Twitter Q4 Results Trump Wall Street View
Twitter Inc. (TWTR) Tuesday reported an increase in profit for the fourth quarter as revenues grew 28%. The social media giant’s results trumped Wall Street estimates.
San Francisco, California-based Twitter’s fourth-quarter profit rose to $222 million or $0.27 from $119 million or $0.15 per share last year.
Adjusted earnings for the quarter were $0.38 per share, up from $0.25 per share last year. On average, 25 analysts polled by Thomson Reuters estimated earnings of $0.31 per share.
Fourth-quarter revenues grew 28% to $1.29 billion from 1.01 billion last year. Analysts had a consensus revenue estimate of $1.19 billion for the quarter.
Average monetizable daily active Twitter user (mDAU) was 192 million for fourth quarter, compared to 152 million in the same period last year and compared to 187 million in the previous quarter.
Commenting on the results, CEO Jack Dorsey said, “We reported a 27% year-over-year increase in mDAU in Q4 2020, reaching an average of 192 million. Our product changes to date are promoting healthier conversations for those who use our service, including advertisers and partners, and we are excited about our plans to continue innovating in 2021.”
Looking forward to the first quarter, Twitter expects revenues to be between $940 million and $1.04 billion. Analysts currently estimate revenues of $965.14 million.
TWTR closed Tuesday’s trading at $59.88, up $1.68 or 2.89%, on the Nasdaq. The stock further gained $1.17 or 1.95%, in the after-hours trading.
European Economics Preview: German ZEW Economic Confidence Due
Economic sentiment from Germany and quarterly national accounts from euro area are due on Tuesday, headlining a light day for the European economic news.
At 1.30 am ET, the French statistical office Insee releases unemployment data for the fourth quarter. The jobless rate is seen unchanged 9 percent in the fourth quarter.
At 4.00 am ET, Italy’s foreign trade data is due for December.
At 5.00 am ET, Eurostat publishes flash euro area GDP estimates for the fourth quarter. The statistical office is expected to confirm 0.7 percent sequential fall in GDP.
In the meantime, Germany’s ZEW economic confidence survey results are due. Economists forecast the confidence index to fall to 59.6 in February from 61.8 in January.
Herald morning quiz: February 17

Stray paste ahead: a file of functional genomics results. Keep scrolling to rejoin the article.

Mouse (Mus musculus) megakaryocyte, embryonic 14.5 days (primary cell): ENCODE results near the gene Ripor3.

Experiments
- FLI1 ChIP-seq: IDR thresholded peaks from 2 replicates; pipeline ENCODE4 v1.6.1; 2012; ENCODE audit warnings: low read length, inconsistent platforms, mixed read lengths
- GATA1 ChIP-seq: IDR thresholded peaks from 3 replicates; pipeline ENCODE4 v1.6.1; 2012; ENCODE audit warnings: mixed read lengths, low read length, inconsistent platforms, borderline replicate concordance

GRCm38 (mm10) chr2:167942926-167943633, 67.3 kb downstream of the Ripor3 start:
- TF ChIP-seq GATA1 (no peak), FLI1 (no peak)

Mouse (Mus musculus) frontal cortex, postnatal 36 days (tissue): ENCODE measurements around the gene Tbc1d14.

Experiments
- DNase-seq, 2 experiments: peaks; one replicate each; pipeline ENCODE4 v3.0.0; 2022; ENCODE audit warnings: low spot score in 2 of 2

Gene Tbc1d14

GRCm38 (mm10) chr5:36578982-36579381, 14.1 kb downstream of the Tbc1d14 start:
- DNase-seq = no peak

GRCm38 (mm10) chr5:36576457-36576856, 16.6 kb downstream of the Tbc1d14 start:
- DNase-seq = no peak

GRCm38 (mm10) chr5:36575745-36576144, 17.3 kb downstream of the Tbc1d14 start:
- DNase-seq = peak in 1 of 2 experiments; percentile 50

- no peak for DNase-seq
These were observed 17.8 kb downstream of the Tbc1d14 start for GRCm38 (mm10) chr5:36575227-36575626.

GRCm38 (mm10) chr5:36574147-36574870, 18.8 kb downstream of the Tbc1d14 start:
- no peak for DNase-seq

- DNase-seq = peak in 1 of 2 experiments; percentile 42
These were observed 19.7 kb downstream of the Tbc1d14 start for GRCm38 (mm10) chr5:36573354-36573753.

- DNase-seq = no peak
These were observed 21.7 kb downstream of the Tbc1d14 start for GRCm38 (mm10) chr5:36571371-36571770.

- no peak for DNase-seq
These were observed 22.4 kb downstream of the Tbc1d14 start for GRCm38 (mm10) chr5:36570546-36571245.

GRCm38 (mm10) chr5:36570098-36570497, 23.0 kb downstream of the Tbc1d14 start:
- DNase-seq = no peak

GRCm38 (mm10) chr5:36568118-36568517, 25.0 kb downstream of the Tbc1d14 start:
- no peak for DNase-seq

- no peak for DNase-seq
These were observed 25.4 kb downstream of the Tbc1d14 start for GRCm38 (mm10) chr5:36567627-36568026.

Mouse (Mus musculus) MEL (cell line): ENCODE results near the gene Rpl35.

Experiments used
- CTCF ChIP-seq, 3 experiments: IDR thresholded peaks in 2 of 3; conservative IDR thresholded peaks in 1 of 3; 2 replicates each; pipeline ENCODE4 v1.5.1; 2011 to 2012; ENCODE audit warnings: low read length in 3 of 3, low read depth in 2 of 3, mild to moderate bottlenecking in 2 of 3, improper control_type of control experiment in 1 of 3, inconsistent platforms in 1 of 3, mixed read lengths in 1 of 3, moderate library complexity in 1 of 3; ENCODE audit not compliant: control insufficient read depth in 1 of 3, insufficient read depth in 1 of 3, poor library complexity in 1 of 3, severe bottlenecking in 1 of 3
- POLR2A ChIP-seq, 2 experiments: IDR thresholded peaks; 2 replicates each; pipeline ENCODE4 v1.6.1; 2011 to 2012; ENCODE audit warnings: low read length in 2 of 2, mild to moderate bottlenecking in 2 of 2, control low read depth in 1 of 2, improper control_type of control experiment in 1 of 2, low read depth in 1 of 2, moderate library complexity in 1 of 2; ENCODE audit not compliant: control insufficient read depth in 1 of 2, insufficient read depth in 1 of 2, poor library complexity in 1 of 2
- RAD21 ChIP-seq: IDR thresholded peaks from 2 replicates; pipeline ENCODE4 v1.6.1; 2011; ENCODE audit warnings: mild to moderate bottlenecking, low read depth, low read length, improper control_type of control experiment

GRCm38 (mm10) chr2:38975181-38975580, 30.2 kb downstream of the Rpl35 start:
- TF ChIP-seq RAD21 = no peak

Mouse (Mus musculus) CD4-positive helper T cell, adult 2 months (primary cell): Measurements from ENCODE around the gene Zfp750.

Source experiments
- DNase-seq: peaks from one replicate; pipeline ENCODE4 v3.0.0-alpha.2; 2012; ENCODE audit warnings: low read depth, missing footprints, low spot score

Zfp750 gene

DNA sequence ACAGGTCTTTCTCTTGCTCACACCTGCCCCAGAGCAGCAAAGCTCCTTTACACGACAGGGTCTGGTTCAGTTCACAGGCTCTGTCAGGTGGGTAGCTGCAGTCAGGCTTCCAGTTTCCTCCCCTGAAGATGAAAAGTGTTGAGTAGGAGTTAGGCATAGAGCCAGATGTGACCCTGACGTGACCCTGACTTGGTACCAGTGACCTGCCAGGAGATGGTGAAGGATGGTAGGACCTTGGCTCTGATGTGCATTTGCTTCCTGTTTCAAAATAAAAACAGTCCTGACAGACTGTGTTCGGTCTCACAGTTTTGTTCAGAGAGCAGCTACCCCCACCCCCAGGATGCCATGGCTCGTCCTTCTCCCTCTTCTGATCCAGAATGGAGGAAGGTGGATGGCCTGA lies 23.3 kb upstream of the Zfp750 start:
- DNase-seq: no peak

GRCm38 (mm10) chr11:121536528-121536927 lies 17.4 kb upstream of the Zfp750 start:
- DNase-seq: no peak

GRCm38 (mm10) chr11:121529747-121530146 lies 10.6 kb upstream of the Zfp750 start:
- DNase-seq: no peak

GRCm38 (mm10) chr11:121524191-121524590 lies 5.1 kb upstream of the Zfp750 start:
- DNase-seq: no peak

Test your brains with the Herald’s morning quiz. Be sure to check back on nzherald.co.nz at 3pm for the afternoon quiz.
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European Economics Preview: Germany’s Final CPI Data Due
Final consumer prices from Germany and industrial production from France are due on Wednesday, headlining a light day for the European economic news.
At 2.00 am ET, Destatis is slated to issue final consumer prices for January. According to preliminary estimate, consumer prices rose 1 percent annually after falling 0.3 percent in December.
In the meantime, Statistics Norway publishes consumer prices for January. Inflation is seen at 1.7 percent versus 1.4 percent in December.
At 2.45 am ET, France industrial production data is due. Economists forecast production to grow 0.2 percent on month in December, in contrast to a 0.9 percent fall in November.
At 3.30 am ET, Sweden’s central bank is set to announce its interest rate decision.
At 6.00 am ET, January consumer price data is due from Latvia. Prices had decreased 0.5 percent on year in December.
English health authority says 38 cases of new Covid variant found
Health authorities in England have identified 38 cases of a new coronavirus variant which has a key mutation that is thought to reduce the effectiveness of vaccines, the government said on Tuesday.
"There is currently no evidence that this set of mutations causes more severe illness or increased transmissibility," Professor Yvonne Doyle, Medical Director at Public Health England (PHE) said in a statement. PHE said the cases were dispersed across England.
The variant, known as B.1.525, has the E484K spike protein mutation, which is also present in the South African variant and is the key mutation found so far that could undermine the effectiveness of vaccines.
The B.1.525 variant has also been detected in Nigeria, Denmark and Canada, Public Health England said.
Sixth Street Partners sues to block Dyal's SPAC merger
(Reuters) – Investment firm Sixth Street Partners has sued asset manager Dyal Capital Partners to block the latter’s deal to go public through a merger with blank-check company, Altimar Acquisition Corp.
Altimar said on Tuesday it would contest the lawsuit.
(Corrects typo in paragraph 1)
How Roblox, a video game platform for kids, became a $30 billion company
More than half of the children in the United States play video games on Roblox.
In fact, the massively popular gaming platform has grown so much during the coronavirus pandemic, the company's valuation has skyrocketed from $4 billion in early 2020 to $30 billion in early 2021.
What makes Roblox so popular? It's a social gaming platform where users can play a library of games and hang out and chat with their friends. There are games for all ages and tastes — games where you raise a virtual pet, operate a pizzeria with friends or run amok in an open-world take on cops-and-robbers.
Roblox also relies on its own users to develop games for its platform — not giant, publicly traded studios such as Electronic Arts or Activision Blizzard. Its game creation engine, Roblox Studio, allows users to make games and receive a cut of the profits.
"If you think about how to make a game 10 years ago, you had to have a deep knowledge of programming languages," says Andrew Uerkwitz, senior emerging tech analyst at Oppenheimer and Company. "Now, with Unity or Roblox or several other game engines that are out there, it is actually very easy."
Here's a look at Roblox's business model, why investors are excited about the platform, and the company's plans to go public in 2021.